Metascore
54

Mixed or average reviews - based on 17 Critics

Critic score distribution:
  1. Positive: 9 out of 17
  2. Negative: 3 out of 17
  1. Reviewed by: Gabe Toro
    Nov 5, 2013
    91
    LaBute has consistently made intriguing, often idiosyncratic films in his career, but he hasn't made anything this unsettling and unforgettable in a very long time.
  2. Reviewed by: Jordan Hoffman
    Nov 5, 2013
    85
    Some Velvet Morning is a horror film with no blood, with words the only weapon for 98% of the picture.
  3. Reviewed by: Bilge Ebiri
    Dec 19, 2013
    80
    This smallest of films marks a welcome return to the world of interpersonal miniature for the writer-director.
  4. Reviewed by: William Goss
    Dec 19, 2013
    80
    Like LaBute's best work, this tense drama is not for all tastes, but anyone game to watch two effortlessly volatile and vulnerable performers trade barbs for 83 minutes ought to give this due consideration.
  5. Reviewed by: Mary Houlihan
    Dec 19, 2013
    75
    Tucci and Eve play well off each other, especially when they are slinging ugly revelations back and forth.
  6. Reviewed by: Christy Lemire
    Dec 13, 2013
    75
    The absolute ending of Some Velvet Morning is a stunner, one that is sure to irk and awe viewers in equal measure (I’m in the latter camp). LaBute may not be saying anything novel about constricting gender roles and the cynical ways in which we sell ourselves out, but he is saying it in his signature, provocative style.
  7. Reviewed by: Bill Goodykoontz
    Dec 13, 2013
    70
    Tucci and Eve command the screen throughout, shifting tone and intensity as they go. It’s fascinating. So is the film, well worth watching and arguing over. Which, in LaBute’s hands, is doubtless the point.
  8. Reviewed by: Chuck Wilson
    Dec 10, 2013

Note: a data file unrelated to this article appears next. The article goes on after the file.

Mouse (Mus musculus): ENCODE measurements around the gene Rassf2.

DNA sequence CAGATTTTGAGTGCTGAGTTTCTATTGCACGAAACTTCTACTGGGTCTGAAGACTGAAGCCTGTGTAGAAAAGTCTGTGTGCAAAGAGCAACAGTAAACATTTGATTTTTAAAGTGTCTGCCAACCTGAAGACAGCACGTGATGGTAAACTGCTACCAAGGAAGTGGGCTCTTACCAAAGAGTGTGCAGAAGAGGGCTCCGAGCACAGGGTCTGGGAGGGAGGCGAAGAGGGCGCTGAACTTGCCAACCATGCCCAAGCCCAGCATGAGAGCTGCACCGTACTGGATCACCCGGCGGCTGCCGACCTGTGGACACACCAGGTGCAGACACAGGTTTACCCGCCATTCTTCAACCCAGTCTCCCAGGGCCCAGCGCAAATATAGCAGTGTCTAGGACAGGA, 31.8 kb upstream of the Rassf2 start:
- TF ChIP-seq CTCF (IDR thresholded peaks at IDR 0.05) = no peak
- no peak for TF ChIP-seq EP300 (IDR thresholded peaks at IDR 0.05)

70
    Tucci and the English-born Eve make a riveting team, and although the film's final twist undercuts all that has come before, Some Velvet Morning is provocation of the most artful kind.
  9. Reviewed by: Mike D'Angelo
    Dec 11, 2013
    67
    LaBute has always been fond of the last-second rug-pull that re-contextualizes everything, but Some Velvet Morning’s climactic revelation is distinct from those of his previous films in a specific, intriguing way, one that trades brutality for something more poignant. If only the journey to that destination were a bit more flavorful.
  10. Reviewed by: Ella Taylor
    Dec 18, 2013
    60
    Like most of LaBute's work, Some Velvet Morning ends as it begins, more clever than wise.
  11. Reviewed by: Noel Murray
    Dec 9, 2013
    60
    Some Velvet Morning is absorbing and enraging, sure to spark debate both about its meaning and its method. More importantly, it’s a phenomenal performance piece, with LaBute capturing the incredible gifts of two masters of pretense.
  12. Reviewed by: Rex Reed
    Dec 16, 2013
    50
    If you’re patience doesn’t wear out, the movie culminates in that clever shock ending that not only explains everything but gives what you’ve just seen a rewarding jolt.
  13. Reviewed by: Manohla Dargis
    Dec 12, 2013
    50
    While there’s much to admire in how Mr. Tucci and Ms. Eve perform Mr. LaBute’s artful, apocalyptic duet, this is one seriously out-of-date tune.
  14. Reviewed by: Joe Neumaier
    Dec 12, 2013
    40
    As an acting symposium, this is 83 minutes of Tucci exercises; never a bad thing. The wooden Eve does her best, but director/writer Neil LaBute unfortunately underwrote her character — by design, it would seem, given all that transpires.
  15. Reviewed by: Sara Stewart
    Dec 13, 2013
    25
    Minus its smirky twist ending, it’d make perfect material for New York’s new “That’s Abuse” domestic violence awareness campaign.
  16. Reviewed by: Sam Adams
    Dec 10, 2013
    20
    The dialogue is the stuff of rapidly closing Off Broadway plays; the camerawork is flavorless and haphazard. Tucci hits every line like he’s about to break into a malicious tap dance, and Eve looks as if she was handed her script on the way to the set.
  17. Reviewed by: Chuck Bowen
    Dec 11, 2013
    12
    To watch the film is to wonder once again why Neil LaBute was ever taken seriously as a so-called dramatist of the gulf between the sexes.

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